Highway Patrolman (Alex Cox, 1991)

The Criterion Collection, a continuing series of important classic and contemporary films presents Highway Patrolman.

criterion logoAgainst his father’s wishes, Pedro – a naïve kid from Mexico City – joins the Highway Patrol.  His simple desire to do good rapidly comes into conflict with the reality of police work in a lonely rural environment populated by poor farmers, rich drug dealers, and beautiful women.  British director Alex Cox takes his anti-authoritarian politics to Mexico and creates a series of long-take master shots that explore the futility of imposing good on others and rejects cinema’s glamorized views of law enforcement.  Marking Cox’s full removal from the Hollywood filmmaking machine, Highway Patrolman is a mature, observational reflection on societal corruption and personal accountability in the heat and dust northern Mexico.

Disc Features:

  • High definition digital transfer with 2.0 surround DTS-HD Master audio soundtrack on the Blu-ray
  • New introduction by director Alex Cox
  • Audio commentary with Cox and writer-producer Lorenzo O’Brien
  • Patrulleros & Patrulleras, a collection of interviews by Cox of cast and crew
  • From Edge City of Mapini, a monologue by Cox on the connections between his first film Edge City and Highway Patrolman
  • Edge City, Cox’s UCLA thesis film
  • New interview with Miguel Sandoval on the film’s casting and on working with Alex Cox
  • PLUS: A new essay by critic F. X. Feeney

Continue reading

Perdita Durango (Alex de la Iglesia, 1997)

Drafthouse Films Logo“One of the best films of the year.  I just hope the rest of America gets to see it.”  — Ron Wells, FILM THREAT

Move over Bonnie and Clyde.  Hold on Mickey and Mallory.  Cult filmmaker Álex de la Iglesia brings an even wilder vision of outlaw love in his 1997 Tex-Mex tribute to sex and violence, Perdita Durango.  Tough-as-nails Perdita (Rosie Pérez) falls for Romeo (Javier Bardem), a bank-robbing, corpse-stealing, coke-snorting sorcerer and Tihuana Brass enthusiast.  Together, the pair kidnap a couple of American teens and drag them into a plan to smuggle a truckload of fetuses to a Las Vegas pharmaceutical company for a Mexican crime boss.  Along the way, they are pursued by an unlucky DEA agent (James Gandolfini), a betrayed accomplice (Santiago Segura) and fated tragedy.  Boasting supporting performances by filmmaker Alex Cox and musician Screamin’ Jay Hawkins, Álex de la Iglesia’s English language début, seen here in its complete form for the first time, is an unrecognized classic of the new brutality cinema of the 1990s.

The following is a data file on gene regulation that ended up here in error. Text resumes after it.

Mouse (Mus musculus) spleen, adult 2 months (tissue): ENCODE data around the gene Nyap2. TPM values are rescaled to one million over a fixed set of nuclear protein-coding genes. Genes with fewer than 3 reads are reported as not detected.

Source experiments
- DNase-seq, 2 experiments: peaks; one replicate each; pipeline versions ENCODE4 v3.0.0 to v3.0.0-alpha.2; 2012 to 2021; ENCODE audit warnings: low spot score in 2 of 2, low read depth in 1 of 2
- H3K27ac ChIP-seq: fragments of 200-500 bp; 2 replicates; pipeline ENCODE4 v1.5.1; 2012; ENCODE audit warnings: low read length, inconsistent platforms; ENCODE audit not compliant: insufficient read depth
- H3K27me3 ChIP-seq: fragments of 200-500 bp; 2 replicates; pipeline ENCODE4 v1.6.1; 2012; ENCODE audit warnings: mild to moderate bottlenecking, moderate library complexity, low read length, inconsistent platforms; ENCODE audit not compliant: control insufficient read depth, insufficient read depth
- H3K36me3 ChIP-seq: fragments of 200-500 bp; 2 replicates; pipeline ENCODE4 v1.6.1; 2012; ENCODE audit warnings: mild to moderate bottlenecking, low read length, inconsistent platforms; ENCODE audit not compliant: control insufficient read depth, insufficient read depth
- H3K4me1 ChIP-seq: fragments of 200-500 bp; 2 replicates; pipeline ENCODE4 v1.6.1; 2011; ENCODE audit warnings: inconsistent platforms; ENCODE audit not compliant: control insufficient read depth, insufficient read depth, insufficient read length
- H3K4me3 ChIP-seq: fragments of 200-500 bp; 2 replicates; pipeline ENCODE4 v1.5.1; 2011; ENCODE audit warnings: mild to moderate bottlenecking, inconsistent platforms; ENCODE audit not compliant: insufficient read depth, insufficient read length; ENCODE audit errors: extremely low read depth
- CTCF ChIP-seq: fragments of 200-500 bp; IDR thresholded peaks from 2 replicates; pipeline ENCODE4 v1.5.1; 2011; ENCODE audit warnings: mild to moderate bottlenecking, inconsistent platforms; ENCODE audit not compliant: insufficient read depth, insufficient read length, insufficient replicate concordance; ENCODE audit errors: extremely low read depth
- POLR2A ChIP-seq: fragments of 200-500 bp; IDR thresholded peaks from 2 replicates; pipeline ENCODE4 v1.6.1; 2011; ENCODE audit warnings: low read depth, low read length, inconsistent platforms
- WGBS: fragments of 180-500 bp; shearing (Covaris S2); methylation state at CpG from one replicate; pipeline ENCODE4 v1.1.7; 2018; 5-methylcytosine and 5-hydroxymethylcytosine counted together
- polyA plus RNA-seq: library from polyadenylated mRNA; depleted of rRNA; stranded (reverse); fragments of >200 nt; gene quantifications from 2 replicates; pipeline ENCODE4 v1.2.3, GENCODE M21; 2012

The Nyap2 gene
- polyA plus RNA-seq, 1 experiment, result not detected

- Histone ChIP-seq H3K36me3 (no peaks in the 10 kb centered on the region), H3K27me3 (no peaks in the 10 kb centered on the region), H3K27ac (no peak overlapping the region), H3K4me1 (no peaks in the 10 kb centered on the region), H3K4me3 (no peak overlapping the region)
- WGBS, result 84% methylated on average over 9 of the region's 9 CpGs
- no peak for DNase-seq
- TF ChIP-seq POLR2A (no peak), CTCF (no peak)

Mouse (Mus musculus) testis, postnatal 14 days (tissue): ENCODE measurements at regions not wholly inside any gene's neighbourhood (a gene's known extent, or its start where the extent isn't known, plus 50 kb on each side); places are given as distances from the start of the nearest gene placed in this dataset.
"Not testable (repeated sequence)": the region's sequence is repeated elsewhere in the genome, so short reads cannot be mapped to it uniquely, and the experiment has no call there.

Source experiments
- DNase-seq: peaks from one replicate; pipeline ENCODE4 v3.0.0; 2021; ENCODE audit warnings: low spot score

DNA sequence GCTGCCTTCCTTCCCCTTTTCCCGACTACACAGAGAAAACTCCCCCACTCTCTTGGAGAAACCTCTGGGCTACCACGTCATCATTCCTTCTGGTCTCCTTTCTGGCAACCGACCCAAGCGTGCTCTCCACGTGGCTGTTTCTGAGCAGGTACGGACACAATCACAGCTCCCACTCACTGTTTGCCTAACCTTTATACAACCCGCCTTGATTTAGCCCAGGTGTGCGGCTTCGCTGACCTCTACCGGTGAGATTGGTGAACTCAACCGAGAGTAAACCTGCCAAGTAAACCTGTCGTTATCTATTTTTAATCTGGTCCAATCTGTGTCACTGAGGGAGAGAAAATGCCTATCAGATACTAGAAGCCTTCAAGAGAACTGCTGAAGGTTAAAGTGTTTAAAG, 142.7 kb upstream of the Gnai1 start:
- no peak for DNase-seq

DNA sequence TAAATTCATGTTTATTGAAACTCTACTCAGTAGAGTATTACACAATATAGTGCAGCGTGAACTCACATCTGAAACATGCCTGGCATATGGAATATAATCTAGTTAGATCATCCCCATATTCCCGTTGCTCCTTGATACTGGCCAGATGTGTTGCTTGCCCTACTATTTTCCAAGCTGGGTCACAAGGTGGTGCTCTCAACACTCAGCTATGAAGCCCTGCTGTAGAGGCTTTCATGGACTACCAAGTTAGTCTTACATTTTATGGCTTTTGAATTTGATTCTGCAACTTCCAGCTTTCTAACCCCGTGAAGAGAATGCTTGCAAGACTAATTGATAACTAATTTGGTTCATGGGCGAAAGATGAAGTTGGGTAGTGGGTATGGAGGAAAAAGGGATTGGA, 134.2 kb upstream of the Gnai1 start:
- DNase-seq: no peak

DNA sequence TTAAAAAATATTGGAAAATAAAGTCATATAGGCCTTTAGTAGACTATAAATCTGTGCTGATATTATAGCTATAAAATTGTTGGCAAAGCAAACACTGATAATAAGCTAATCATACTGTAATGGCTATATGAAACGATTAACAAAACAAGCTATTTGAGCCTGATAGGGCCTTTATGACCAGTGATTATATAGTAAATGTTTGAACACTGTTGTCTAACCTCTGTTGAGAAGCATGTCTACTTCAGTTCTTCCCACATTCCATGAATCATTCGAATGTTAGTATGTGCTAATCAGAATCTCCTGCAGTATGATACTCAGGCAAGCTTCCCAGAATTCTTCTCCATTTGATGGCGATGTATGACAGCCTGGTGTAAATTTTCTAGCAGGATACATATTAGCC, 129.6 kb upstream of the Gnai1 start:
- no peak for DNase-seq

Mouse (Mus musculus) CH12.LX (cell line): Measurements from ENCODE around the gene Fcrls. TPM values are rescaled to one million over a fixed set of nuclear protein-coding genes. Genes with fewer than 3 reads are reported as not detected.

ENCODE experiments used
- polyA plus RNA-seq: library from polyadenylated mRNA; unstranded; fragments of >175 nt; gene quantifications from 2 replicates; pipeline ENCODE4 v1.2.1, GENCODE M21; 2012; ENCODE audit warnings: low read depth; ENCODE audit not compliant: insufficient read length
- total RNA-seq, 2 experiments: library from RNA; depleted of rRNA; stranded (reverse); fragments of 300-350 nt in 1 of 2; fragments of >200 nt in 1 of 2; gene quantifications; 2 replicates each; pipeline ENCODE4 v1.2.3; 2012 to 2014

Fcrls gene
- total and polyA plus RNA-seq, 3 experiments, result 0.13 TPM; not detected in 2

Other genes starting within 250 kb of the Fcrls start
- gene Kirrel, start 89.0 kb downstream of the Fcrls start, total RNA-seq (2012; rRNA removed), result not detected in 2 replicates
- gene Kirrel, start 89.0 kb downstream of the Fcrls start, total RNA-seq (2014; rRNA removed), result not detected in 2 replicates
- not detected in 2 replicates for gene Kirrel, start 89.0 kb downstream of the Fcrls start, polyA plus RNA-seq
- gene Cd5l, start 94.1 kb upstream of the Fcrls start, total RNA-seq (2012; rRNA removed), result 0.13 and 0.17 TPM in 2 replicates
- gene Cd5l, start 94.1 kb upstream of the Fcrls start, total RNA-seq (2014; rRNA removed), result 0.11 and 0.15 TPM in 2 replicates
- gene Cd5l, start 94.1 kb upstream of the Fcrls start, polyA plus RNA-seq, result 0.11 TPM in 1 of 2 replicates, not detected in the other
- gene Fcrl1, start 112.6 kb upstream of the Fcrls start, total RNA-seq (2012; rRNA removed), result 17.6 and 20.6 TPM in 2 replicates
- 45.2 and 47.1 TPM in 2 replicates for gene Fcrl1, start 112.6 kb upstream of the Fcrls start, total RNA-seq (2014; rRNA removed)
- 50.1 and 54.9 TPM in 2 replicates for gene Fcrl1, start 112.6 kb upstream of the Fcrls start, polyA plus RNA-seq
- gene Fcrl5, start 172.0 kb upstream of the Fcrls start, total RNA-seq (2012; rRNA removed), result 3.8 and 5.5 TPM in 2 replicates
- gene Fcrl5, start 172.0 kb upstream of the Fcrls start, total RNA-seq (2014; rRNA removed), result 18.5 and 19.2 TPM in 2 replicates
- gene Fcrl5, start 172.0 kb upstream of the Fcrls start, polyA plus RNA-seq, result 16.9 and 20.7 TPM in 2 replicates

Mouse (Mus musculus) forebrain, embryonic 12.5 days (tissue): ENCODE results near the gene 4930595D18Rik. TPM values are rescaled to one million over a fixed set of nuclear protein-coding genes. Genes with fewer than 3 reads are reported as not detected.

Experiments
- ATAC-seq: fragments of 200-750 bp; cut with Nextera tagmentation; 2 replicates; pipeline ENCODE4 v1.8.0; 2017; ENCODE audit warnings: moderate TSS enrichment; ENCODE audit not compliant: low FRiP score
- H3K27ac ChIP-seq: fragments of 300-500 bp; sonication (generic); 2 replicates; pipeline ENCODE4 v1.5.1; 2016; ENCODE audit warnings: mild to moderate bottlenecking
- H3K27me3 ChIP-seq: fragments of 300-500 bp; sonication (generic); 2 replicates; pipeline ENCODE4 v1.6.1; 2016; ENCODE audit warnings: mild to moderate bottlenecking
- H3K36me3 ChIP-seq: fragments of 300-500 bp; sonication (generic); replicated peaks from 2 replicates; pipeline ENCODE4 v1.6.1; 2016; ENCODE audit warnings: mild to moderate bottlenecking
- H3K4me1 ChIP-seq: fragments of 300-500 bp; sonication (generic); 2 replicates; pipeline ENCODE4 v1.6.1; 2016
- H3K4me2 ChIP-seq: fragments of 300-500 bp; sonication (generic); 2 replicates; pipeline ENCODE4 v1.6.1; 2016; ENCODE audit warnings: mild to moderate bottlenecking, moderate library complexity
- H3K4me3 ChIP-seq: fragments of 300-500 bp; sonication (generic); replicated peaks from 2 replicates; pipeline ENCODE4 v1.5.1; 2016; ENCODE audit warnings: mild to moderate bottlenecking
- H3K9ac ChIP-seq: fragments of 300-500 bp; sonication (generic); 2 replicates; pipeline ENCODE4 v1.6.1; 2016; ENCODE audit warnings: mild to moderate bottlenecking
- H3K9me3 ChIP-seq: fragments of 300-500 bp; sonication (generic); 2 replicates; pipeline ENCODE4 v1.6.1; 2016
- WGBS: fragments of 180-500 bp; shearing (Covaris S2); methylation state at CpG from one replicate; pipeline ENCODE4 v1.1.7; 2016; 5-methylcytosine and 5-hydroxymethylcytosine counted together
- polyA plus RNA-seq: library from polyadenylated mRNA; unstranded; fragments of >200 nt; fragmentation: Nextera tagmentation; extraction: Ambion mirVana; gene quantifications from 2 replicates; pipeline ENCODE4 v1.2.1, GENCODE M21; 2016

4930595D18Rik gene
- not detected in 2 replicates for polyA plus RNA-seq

Special Features:

  • The previously unreleased and complete 126-minute version of Perdita Durango, approved by Álex de la Iglesia
  • Introduction by filmmaker and actor Alex Cox
  • Making of featurette with interviews of cast and crew
  • Perdita in Flux: UK writer Brad Stevens on the making of Perdita Durango, casting and filmmaking changes, and the various versions of the film released globally
  • Interview with the source novel’s author and screenplay writer, Barry Gifford
  • Theatrical teaser, trailer and TV spot
  • 60-page booklet reproducing the film’s press book and an interview with Álex de la Iglesia

“Trust in Science” Edition – Package includes:

  • Perdita Durango on Blu-ray or Standard DVD with reversible sleeve art by Mondo artist Phantom City Creative
  • High quality 720p HD Digital Download of the film
  • The 25-track Original Motion Picture Soundtrack including 10 original tracks composed by Simon Boswell in 320kpbs MP3 Audio
  • de la Iglesia autographed 27″ x 40″ theatrical poster
  • Barry Gifford’s novel 59° and Raining: The Story of Perdita Durango
  • Limited Edition Happy Pet Dog Food flying disc

Continue reading